Child’s Play? Kids career day mixes playtime with teaching



Elena Kline watches as Sophia King launches her rubber band-powered airplane. The Mogadore fifth graders experimented with wing location and how tight the rubber bands were wound in order to optimize how far the planes could fly at Kids Career Day on March 1. Photo by Eric Kline.

Marbles. Diapers. Salad tongs. Hundreds of area elementary school students experimented with an unusual mix of items at The University of Akron over the weekend to learn about engineering and to consider a new answer the next time they're asked the question, "What do you want to be when you grow up?"

The youngsters, girls in first through sixth grades from throughout Northeast Ohio, visited campus to participate in Kids Career Day. Presented by the UA College of Engineering's Women in Engineering program, the event is geared to teach girls about and to pique their interest in engineering.

Just like real-world engineers, the students looked to nature for inspiration to create man-made maple seeds with helicopter-like properties. They also dissected diapers and tested their super-absorbent polymer layers; built a rudimentary biomedical mechanical arm using salad tongs; and created a Rube Goldberg Machine, a contraption that leads a marble through chutes, down ramps and against swinging panels to a grand finish.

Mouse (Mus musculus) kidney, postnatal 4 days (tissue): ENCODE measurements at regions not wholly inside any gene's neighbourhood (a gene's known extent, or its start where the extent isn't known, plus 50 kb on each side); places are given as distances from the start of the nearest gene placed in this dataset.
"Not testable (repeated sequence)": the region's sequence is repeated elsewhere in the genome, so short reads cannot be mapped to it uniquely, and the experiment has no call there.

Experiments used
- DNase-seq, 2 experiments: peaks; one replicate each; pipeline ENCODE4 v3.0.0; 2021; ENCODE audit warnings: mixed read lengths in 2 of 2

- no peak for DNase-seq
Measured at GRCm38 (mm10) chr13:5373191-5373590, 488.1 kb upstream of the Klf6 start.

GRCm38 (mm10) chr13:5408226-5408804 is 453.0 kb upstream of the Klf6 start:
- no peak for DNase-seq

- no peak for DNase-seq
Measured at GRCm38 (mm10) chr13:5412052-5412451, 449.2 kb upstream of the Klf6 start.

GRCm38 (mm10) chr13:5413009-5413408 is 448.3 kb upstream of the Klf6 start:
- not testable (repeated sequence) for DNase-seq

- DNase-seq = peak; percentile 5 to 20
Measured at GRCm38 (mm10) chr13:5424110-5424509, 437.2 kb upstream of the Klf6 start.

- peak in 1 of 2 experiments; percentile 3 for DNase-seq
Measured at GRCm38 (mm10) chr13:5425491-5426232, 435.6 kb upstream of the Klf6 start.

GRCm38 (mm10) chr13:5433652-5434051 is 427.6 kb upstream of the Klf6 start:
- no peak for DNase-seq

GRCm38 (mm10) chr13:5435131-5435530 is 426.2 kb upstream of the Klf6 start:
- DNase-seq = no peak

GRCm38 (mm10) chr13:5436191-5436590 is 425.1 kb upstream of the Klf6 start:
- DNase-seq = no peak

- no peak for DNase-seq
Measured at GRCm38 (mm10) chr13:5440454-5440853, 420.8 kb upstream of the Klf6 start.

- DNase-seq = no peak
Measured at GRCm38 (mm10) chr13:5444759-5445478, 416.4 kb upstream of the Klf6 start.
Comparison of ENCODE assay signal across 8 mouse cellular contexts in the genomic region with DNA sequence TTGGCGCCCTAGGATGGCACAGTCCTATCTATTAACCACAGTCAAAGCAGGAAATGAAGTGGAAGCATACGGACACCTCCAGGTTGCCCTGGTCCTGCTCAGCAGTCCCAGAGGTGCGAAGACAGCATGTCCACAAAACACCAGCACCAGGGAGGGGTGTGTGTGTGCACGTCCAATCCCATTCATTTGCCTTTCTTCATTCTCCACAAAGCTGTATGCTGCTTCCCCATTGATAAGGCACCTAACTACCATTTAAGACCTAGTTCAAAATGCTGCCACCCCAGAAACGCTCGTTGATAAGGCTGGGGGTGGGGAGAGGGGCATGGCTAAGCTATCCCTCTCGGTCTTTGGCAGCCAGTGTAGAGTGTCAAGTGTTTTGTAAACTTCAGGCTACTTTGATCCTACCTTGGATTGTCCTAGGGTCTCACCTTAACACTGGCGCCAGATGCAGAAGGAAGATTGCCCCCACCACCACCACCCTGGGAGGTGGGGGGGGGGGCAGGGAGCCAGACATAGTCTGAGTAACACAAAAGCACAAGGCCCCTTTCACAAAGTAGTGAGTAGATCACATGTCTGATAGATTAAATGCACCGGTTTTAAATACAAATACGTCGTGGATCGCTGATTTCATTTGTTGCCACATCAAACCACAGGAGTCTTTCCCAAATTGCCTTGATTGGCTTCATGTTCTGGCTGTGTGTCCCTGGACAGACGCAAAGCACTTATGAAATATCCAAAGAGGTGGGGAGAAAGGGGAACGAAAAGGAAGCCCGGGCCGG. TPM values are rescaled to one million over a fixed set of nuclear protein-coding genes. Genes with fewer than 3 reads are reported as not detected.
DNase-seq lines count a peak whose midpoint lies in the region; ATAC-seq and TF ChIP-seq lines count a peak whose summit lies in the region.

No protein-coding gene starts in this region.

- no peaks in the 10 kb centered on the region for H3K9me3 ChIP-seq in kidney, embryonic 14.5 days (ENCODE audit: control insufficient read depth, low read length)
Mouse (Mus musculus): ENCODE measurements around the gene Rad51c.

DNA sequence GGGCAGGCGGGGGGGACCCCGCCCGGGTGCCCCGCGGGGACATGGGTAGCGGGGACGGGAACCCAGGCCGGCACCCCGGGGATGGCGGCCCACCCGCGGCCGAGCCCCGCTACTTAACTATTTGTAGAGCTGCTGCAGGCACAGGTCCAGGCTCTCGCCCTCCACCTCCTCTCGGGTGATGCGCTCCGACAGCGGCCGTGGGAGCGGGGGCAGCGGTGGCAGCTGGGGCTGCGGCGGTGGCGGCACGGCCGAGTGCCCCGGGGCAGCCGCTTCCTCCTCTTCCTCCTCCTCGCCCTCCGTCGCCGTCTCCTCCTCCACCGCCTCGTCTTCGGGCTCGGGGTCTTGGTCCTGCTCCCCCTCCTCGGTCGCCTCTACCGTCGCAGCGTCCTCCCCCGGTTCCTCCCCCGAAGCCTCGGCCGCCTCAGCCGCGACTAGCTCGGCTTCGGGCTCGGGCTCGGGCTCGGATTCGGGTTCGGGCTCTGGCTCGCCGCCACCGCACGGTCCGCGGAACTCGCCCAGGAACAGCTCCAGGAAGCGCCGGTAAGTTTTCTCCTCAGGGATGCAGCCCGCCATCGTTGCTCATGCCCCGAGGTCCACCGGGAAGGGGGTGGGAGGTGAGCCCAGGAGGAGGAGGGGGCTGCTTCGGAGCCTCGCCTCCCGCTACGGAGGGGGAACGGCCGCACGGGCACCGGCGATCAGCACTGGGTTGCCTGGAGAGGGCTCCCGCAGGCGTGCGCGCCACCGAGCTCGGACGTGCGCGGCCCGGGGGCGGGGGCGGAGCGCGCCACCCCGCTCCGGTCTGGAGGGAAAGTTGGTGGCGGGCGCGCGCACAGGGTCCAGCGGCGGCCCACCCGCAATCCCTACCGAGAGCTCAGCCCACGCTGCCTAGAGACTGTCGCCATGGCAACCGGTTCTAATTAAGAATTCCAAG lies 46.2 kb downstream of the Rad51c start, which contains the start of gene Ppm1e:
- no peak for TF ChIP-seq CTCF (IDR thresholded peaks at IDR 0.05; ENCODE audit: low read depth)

"I like washing the pennies," said Mogadore second-grader Maya Kline, as she rotated between activities at the Saturday morning event. "We put them in different chemicals. Certain chemicals change them: make them shiny or dull."

The students participated in activities led by UA engineering students and faculty members, and professional engineers and scientists from companies such as Lockheed Martin, The J.M. Smucker Company, UTC Aerospace Systems, Rockwell Automation, and many others.

"We want students to walk away knowing that the possibilities are endless for women who choose careers in these fields," said Heidi Cressman, director of the UA Women in Engineering Program.

Media contact: Denise Henry, 330-972-6477 or